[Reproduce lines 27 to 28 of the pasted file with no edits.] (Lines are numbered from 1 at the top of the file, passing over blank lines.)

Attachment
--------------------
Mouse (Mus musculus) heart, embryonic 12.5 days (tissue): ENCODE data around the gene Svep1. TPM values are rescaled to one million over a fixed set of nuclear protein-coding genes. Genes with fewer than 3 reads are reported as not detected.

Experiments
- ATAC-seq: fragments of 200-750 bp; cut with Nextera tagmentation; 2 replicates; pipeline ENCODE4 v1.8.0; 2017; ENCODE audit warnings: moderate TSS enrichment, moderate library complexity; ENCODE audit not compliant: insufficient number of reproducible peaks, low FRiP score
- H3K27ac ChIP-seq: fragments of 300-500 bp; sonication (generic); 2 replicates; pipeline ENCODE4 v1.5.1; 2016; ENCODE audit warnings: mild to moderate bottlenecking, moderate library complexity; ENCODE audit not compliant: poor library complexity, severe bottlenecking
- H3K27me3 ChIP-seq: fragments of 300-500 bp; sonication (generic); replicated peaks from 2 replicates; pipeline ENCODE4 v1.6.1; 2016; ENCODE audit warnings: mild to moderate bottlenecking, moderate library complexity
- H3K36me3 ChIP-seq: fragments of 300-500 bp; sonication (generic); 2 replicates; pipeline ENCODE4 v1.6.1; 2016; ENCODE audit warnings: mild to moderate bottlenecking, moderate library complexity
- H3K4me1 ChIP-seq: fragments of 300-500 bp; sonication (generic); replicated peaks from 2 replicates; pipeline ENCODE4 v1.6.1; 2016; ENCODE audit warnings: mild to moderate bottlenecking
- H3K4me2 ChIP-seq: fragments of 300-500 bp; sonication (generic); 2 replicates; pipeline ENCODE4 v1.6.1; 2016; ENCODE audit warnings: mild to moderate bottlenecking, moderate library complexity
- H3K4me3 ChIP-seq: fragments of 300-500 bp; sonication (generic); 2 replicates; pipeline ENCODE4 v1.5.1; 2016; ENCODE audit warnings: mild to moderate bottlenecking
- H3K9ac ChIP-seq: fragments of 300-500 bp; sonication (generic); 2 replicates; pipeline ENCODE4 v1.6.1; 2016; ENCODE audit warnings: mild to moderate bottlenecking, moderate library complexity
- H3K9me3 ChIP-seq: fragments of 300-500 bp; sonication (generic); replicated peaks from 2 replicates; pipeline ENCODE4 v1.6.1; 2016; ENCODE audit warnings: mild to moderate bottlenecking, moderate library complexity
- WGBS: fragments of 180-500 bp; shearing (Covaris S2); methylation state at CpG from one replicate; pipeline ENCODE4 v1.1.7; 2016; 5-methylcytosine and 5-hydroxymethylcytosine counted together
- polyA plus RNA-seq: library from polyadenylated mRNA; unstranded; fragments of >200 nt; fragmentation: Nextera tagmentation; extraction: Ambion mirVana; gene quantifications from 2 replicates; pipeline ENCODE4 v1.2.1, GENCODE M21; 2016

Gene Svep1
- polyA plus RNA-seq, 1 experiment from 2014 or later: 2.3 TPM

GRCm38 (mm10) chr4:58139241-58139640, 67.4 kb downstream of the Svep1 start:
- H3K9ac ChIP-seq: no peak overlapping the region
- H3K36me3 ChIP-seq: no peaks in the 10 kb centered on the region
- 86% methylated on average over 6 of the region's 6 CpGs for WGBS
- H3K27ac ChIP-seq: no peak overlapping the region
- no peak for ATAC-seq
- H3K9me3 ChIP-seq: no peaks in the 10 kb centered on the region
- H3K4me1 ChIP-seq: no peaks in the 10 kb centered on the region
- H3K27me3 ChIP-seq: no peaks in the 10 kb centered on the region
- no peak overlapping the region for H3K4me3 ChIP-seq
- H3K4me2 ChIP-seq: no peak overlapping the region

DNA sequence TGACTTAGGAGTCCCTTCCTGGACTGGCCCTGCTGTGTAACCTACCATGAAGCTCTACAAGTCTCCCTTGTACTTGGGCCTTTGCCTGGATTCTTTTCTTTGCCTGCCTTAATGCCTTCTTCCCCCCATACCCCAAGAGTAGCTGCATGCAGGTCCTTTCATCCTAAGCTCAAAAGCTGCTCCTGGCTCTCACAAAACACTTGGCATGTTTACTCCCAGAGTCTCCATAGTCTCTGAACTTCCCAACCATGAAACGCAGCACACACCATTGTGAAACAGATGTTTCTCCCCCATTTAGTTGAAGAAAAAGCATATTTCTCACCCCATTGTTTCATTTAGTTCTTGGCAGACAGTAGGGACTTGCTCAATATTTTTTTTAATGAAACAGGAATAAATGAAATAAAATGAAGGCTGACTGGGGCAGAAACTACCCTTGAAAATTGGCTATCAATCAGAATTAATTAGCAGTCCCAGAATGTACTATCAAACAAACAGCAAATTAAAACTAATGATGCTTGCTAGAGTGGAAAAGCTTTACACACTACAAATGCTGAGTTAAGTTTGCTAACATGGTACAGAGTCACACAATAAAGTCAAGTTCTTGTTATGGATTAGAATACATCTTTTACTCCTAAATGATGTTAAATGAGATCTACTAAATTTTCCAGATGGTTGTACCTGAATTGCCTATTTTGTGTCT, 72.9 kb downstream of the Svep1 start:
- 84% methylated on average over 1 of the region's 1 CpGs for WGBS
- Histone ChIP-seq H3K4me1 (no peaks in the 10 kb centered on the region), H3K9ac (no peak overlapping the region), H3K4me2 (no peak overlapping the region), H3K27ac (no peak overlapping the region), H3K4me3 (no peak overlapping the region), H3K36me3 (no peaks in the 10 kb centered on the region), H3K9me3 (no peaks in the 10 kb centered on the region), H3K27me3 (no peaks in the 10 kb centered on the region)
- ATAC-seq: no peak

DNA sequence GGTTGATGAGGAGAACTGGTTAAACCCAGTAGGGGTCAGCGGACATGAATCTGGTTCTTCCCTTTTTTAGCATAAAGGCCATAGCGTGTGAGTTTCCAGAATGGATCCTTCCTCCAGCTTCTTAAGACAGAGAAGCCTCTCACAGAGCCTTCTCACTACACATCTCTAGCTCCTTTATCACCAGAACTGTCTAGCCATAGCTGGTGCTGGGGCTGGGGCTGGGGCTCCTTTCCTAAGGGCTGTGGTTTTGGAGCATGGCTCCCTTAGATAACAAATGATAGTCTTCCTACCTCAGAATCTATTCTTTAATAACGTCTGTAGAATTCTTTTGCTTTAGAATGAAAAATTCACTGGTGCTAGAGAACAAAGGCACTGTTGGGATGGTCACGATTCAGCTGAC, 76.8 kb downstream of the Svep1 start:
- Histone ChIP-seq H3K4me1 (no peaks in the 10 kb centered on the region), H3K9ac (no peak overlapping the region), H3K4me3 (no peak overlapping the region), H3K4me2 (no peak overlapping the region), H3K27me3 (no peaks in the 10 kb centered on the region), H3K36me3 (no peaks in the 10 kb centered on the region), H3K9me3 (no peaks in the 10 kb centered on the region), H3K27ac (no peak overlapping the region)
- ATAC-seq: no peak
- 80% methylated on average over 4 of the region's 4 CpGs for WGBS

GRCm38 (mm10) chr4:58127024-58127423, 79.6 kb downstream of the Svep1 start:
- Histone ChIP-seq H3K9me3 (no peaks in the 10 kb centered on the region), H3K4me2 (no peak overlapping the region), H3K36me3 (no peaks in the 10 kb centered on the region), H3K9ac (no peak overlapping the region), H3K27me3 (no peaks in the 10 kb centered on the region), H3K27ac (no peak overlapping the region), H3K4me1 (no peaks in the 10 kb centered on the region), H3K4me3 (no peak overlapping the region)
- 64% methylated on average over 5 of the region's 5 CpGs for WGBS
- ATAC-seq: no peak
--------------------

DNA sequence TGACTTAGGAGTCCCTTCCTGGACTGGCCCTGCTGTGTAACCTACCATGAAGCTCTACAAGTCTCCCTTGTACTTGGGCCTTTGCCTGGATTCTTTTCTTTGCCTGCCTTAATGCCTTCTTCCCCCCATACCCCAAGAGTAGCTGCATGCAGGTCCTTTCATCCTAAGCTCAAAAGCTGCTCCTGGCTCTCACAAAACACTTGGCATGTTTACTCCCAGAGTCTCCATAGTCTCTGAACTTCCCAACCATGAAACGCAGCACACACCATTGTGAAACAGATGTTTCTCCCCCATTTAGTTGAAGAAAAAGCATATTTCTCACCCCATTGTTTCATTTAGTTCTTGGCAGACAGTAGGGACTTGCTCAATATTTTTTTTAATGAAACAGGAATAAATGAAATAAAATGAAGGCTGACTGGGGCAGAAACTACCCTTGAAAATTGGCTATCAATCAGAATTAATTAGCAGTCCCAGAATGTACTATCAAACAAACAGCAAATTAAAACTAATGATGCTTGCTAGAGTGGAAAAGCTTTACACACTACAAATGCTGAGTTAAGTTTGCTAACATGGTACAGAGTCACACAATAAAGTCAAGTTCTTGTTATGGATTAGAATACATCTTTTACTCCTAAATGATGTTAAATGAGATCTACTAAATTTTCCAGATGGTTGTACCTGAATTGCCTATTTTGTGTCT, 72.9 kb downstream of the Svep1 start:
- 84% methylated on average over 1 of the region's 1 CpGs for WGBS